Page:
VIDEO: Salmon arrive in West Seattle creeks

12:31 PM: Thanks to John McIntyre for that video of salmon in Longfellow Creek. We don’t know how many have shown up there so far this fall, as Longfellow doesn’t have a formal watching program, but we have another report from the creek that does: Fauntleroy Creek steward Judy Pickens sent word that volunteer watchers have spotted the first salmon of the season, “moving through the fish ladder into the natural channel!” Last year, watchers counted a near-record 244 fish. If you want to look for salmon, the Fauntleroy Creek fish-ladder overlook is across the street and up the embankment from the ferry dock, at SW Director and upper Fauntleroy; for Longfellow Creek, the “fishbone bridge” south of Dragonfly Pavilion (off 28th SW south of SW Yancy) is one place to look.

5:44 PM: Thanks to Kerry for sharing this in comments – video of that first arrival on the Fauntleroy fish ladder:

Judy Pickens tells us there will be an “open creek” on Saturday so you can go look for fish firsthand – we’ll have details tomorrow.

21 Replies to "VIDEO: Salmon arrive in West Seattle creeks"

  • Friend O'Dinghus October 25, 2022 (12:57 pm)

    I love this! I hope this year has even more returnees than last. Has anyone heard any additional information on the vehicle rubber tire additive that was reportedly found to be highly lethal to salmon? I have been waiting for more information on this from researchers, but have heard nothing more about it for a couple of years now.

  • Interested Neighbor October 25, 2022 (2:16 pm)

    California is proposing regulations:

  • HS October 25, 2022 (3:04 pm)


  • Nancy October 25, 2022 (3:16 pm)

    There is a salmon survey at Longfellow Creek. I’m a volunteer and we spotted 2 salmon on Saturday, 10/22. We also observed that they were not able to get past the logjam on the north side of the Yancy Street bridge, so hopefully others were able to get through!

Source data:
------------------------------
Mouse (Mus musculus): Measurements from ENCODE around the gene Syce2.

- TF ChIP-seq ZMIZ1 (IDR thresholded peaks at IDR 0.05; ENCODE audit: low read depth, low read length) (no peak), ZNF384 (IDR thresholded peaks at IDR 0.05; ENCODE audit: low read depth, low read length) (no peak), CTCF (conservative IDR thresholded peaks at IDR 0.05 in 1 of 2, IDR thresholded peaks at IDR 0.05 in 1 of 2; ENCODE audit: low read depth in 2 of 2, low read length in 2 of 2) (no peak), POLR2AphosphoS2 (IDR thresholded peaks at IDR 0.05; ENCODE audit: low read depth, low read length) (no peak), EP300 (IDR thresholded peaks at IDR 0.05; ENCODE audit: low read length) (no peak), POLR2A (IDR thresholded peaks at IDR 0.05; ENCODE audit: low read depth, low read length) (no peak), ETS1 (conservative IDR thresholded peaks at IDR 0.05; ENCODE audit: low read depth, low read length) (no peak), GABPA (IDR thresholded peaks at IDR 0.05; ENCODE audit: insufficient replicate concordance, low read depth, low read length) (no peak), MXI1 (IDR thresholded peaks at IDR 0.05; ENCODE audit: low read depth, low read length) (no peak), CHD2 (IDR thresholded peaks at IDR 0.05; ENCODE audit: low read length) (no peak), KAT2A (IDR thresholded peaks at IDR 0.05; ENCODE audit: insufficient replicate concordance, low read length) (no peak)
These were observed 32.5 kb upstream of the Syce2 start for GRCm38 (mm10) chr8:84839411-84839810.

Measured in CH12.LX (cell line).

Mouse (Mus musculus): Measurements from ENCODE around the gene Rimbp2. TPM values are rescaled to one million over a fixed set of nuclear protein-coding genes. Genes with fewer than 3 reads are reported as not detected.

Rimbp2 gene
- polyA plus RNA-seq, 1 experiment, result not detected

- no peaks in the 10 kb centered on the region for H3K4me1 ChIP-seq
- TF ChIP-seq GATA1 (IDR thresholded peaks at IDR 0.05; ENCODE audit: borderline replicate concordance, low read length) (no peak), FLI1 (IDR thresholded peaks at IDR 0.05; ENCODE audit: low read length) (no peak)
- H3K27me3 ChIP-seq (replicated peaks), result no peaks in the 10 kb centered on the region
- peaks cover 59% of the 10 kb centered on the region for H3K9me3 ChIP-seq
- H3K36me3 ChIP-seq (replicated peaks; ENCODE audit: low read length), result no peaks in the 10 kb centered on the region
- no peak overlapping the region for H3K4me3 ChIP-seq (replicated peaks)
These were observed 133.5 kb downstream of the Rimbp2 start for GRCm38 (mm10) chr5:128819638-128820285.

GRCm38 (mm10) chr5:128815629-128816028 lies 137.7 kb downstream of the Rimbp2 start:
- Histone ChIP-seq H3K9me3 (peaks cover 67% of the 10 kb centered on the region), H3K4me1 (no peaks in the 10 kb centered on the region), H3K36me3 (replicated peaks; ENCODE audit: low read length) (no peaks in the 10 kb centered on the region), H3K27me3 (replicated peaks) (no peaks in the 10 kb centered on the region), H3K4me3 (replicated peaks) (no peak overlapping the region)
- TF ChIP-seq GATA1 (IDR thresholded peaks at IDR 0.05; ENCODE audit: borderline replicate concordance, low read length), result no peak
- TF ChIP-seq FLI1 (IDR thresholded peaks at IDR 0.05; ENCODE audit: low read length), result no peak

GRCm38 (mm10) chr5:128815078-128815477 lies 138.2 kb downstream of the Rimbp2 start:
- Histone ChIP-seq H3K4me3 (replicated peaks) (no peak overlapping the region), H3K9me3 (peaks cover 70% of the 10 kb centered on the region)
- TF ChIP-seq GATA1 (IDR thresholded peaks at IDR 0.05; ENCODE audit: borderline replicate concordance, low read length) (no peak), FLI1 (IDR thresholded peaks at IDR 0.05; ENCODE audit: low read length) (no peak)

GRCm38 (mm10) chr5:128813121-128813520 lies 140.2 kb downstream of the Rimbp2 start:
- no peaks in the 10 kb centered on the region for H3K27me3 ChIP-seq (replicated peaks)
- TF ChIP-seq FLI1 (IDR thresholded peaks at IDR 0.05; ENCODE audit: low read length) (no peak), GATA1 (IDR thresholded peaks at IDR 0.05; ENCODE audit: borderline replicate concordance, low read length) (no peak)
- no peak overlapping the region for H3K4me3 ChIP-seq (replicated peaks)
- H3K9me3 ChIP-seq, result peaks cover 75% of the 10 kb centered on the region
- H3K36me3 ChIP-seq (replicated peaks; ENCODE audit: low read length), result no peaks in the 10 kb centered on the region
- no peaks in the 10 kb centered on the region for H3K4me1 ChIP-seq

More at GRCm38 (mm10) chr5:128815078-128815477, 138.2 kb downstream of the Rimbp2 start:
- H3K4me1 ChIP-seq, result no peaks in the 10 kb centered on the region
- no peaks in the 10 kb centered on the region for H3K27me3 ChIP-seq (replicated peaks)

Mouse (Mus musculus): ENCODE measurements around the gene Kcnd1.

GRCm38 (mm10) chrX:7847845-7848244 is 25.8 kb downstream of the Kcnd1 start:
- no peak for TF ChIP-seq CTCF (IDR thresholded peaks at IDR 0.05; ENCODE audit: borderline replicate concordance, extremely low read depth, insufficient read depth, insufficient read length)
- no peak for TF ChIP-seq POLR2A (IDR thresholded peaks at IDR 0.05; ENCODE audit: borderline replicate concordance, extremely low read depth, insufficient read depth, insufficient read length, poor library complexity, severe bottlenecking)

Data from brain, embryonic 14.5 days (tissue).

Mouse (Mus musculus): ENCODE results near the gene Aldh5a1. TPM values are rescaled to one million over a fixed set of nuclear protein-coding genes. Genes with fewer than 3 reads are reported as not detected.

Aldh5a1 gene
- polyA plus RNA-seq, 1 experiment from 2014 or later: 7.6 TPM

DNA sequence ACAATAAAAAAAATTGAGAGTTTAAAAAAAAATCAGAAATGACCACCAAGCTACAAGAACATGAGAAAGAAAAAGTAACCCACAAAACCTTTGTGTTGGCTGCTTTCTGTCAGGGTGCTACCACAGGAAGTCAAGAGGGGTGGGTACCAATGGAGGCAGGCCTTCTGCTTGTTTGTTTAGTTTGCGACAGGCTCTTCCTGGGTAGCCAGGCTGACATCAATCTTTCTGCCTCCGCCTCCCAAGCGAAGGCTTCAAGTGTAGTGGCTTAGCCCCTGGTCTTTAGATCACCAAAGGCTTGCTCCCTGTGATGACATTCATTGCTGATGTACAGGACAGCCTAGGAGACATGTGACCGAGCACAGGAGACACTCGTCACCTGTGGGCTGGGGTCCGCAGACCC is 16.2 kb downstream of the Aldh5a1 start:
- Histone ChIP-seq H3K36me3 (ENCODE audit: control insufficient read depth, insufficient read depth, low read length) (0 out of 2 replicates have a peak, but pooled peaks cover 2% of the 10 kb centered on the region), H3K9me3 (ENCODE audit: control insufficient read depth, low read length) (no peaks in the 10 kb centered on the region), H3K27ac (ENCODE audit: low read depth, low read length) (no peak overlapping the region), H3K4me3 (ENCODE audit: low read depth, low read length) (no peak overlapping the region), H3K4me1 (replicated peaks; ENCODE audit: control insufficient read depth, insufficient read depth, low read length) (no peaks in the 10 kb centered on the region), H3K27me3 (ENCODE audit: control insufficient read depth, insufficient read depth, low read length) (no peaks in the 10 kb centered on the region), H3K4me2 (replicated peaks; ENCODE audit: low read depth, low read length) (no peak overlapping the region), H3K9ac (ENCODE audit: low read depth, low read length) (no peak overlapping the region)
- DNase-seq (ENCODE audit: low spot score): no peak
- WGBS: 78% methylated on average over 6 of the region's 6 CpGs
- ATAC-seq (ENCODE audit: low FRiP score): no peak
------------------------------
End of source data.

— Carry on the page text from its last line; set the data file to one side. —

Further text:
• Kerry October 25, 2022 (3:48 pm)

    Here’s video of this morning’s Fauntleroy Creek ladder jumper:’re so lucky to live here.

  • Friend O'Dinghus October 25, 2022 (6:11 pm)

    Thank you everyone for the additional information about the additive in tire chemistry. That seems imperative to fix sooner than later. I will give it all a good read. Also, is there any group to join to help clear that logjam on Longfellow Creek @ Yancy? The video of that beautiful salmon blocked from it’s headwaters seems sad to me. 

  • Evan Estelle October 25, 2022 (6:51 pm)

    Should we be doing something about the logjam? I see no way for the salmon to pass. It was very cool watching them next year. 

    • WSB October 25, 2022 (6:59 pm)

      As we reported recently, Fauntleroy Creek volunteers cleared a logjam near the mouth of that creek. Hope the Longfellow problem is on creek stewards’ radar there.

  • John October 25, 2022 (7:40 pm)

    In regards to the log jam, when it is raining as hard as it is now they should easily be able to clear it. They just need enough water on the low side to get a running start. Same with the beaver dam further south. Last year they made it over that too. If they took out the beaver dam it would disrupt the habitat of about twenty ducks. Sometimes we should just let nature take its course. It is pretty amazing when you think about it.

    • Robert J Schmidt October 26, 2022 (10:11 am)

      Eloquently stated. Nature knows best. Trees have been falling over that creek for 10,000 years. It likely benefits something. Perhaps even salmon fry and fingerlings.

    • Friend O'Dinghus October 26, 2022 (11:00 am)

      I very much appreciate that ethos John and Robert, however there are times that nature does indeed benefit from some well-timed and well-executed assistance (i.e. clearing the Fauntleroy logjam a few years back). My question is whether this is one of those cases? Cheers everyone. Happy Salmon Season!

  • John October 25, 2022 (8:20 pm)

    Bad pic but you see what I mean. 

  • Kersti Elisabeth Muul October 25, 2022 (9:08 pm)

    FYI Puget Sound Keeper does pre-spawn mortality surveys on Coho salmon. I’ve done them several years. The mortality rate there is very high, as it is a very polluted creek.From 2021 PSK:.In 2021, PSK volunteers found that 13 out of 15 (87%) coho surveyed on Longfellow Creek died, meaning only two females successfully spawned. This percentage includes dead females (12) that were physically examined and alive coho (3) experiencing URMS symptoms. This is an increased mortality rate from 2020, when 83% died before spawning. In total, volunteers counted 90 salmon returning to Longfellow Creek in 2021, 87 of which were coho. In 2020, only 18 salmon were counted. 

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